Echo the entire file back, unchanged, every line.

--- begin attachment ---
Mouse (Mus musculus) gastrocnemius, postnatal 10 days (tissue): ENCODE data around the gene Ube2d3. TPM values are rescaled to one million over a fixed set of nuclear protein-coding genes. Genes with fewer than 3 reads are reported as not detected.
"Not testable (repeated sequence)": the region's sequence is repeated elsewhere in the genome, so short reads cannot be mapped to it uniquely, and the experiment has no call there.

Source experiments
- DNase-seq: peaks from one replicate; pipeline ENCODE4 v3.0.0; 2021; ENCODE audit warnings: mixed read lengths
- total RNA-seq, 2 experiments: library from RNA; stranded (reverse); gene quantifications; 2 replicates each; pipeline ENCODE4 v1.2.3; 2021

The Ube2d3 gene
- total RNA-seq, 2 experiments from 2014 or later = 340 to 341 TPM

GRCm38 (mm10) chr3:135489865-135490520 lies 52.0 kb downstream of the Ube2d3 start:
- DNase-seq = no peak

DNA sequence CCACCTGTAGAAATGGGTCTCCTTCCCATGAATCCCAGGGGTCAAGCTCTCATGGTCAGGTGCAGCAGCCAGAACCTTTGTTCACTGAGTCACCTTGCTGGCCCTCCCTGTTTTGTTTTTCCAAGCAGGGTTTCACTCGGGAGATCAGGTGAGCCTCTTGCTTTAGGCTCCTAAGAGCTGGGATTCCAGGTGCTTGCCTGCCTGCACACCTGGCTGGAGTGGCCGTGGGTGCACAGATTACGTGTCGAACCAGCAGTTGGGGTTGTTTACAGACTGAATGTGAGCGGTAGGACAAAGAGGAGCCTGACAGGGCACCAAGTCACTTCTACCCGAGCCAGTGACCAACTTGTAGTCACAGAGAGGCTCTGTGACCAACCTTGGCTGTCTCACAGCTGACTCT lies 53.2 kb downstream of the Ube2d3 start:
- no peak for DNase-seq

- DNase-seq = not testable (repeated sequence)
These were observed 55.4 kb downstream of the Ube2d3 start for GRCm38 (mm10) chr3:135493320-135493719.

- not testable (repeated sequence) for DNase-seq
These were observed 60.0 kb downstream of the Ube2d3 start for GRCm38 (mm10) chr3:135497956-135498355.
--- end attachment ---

Mouse (Mus musculus) gastrocnemius, postnatal 10 days (tissue): ENCODE data around the gene Ube2d3. TPM values are rescaled to one million over a fixed set of nuclear protein-coding genes. Genes with fewer than 3 reads are reported as not detected.
"Not testable (repeated sequence)": the region's sequence is repeated elsewhere in the genome, so short reads cannot be mapped to it uniquely, and the experiment has no call there.

Source experiments
- DNase-seq: peaks from one replicate; pipeline ENCODE4 v3.0.0; 2021; ENCODE audit warnings: mixed read lengths
- total RNA-seq, 2 experiments: library from RNA; stranded (reverse); gene quantifications; 2 replicates each; pipeline ENCODE4 v1.2.3; 2021

The Ube2d3 gene
- total RNA-seq, 2 experiments from 2014 or later = 340 to 341 TPM

GRCm38 (mm10) chr3:135489865-135490520 lies 52.0 kb downstream of the Ube2d3 start:
- DNase-seq = no peak

DNA sequence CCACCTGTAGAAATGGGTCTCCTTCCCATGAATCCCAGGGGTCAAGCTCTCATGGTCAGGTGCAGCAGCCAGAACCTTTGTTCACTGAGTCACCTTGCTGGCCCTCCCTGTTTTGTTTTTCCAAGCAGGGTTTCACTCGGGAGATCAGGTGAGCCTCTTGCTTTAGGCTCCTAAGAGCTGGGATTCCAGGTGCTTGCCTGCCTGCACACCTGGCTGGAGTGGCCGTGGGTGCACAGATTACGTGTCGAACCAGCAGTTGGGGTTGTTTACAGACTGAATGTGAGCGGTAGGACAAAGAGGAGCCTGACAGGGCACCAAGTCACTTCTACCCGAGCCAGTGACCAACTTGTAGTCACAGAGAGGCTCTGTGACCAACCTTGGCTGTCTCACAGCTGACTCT lies 53.2 kb downstream of the Ube2d3 start:
- no peak for DNase-seq

- DNase-seq = not testable (repeated sequence)
These were observed 55.4 kb downstream of the Ube2d3 start for GRCm38 (mm10) chr3:135493320-135493719.

- not testable (repeated sequence) for DNase-seq
These were observed 60.0 kb downstream of the Ube2d3 start for GRCm38 (mm10) chr3:135497956-135498355.